Thousands more Australians now eligible for heart valve disease keyhole surgery
Thousands more Australians will be eligible for keyhole surgery in the treatment of heart valve disease.
Open heart surgery is the conventional way to treat the abnormal narrowing of the aortic valve in the heart, called aortic stenosis.
More than 50,000 Australians currently live with some form of this severe disease which is commonly caused by the build up of calcium.
"It makes people short of breath, can lead to blackouts and angina. Eventually you will die from it unless it's corrected," Associate Professor Tony Walton, Director of Cardiac Laboratories at the Alfred Hospital, said.
Until now, minimally invasive surgery was only available to people who were too sick or frail to undergo an open heart operation.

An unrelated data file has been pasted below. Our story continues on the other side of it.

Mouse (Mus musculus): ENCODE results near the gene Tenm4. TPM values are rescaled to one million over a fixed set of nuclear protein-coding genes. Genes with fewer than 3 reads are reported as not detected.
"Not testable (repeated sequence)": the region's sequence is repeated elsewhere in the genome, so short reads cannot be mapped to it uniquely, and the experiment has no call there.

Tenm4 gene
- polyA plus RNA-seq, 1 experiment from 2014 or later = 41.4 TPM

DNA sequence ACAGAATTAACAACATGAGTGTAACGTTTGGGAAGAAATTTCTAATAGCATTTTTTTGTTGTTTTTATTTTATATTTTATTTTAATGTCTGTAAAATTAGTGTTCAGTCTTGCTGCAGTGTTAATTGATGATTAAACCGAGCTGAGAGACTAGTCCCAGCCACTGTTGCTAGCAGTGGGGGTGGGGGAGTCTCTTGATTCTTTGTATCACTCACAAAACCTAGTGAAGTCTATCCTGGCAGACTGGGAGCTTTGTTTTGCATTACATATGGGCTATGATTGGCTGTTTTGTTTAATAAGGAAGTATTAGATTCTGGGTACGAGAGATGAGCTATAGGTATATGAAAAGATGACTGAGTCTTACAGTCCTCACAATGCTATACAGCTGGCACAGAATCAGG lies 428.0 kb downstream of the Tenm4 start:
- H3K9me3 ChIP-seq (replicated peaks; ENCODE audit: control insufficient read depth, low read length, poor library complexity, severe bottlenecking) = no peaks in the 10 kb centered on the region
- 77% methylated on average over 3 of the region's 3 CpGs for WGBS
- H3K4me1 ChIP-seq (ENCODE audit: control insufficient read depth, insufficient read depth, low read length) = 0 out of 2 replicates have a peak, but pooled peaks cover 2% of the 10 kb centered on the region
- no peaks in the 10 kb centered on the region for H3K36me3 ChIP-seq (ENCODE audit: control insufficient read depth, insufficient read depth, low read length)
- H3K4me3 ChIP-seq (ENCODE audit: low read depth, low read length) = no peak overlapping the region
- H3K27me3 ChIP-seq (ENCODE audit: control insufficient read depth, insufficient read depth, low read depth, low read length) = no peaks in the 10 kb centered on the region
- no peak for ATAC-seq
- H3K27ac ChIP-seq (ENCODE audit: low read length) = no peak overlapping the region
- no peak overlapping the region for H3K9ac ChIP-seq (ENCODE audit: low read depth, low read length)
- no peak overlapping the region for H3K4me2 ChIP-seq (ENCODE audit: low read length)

But compelling evidence from trials prompted Australia's medical watchdog, the Therapeutic Goods Administration, to widen access to more patients in public hospitals.
"The TGA has now approved the use of these valves in younger and a much wider group of patients," Dr Walton said.
It's estimated that an additional 20,000 Australians could now qualify for the minimally invasive procedure which allows patients to leave hospital faster and recover sooner.
"Rather than a general anaesthetic and somebody's chest being opened to replace the heart valve, we can do this while we are still talking to the patient and they often go home in two or three days," Dr Walton said.
The procedure, called Transcatheter Aortic Valve Implantation (TAVI), has been used since 2008 but evidence of its benefits have been building over the years.
The TAVI procedure involves a small incision, usually in the groin, to insert a new bioprosthetic valve through the artery to the heart.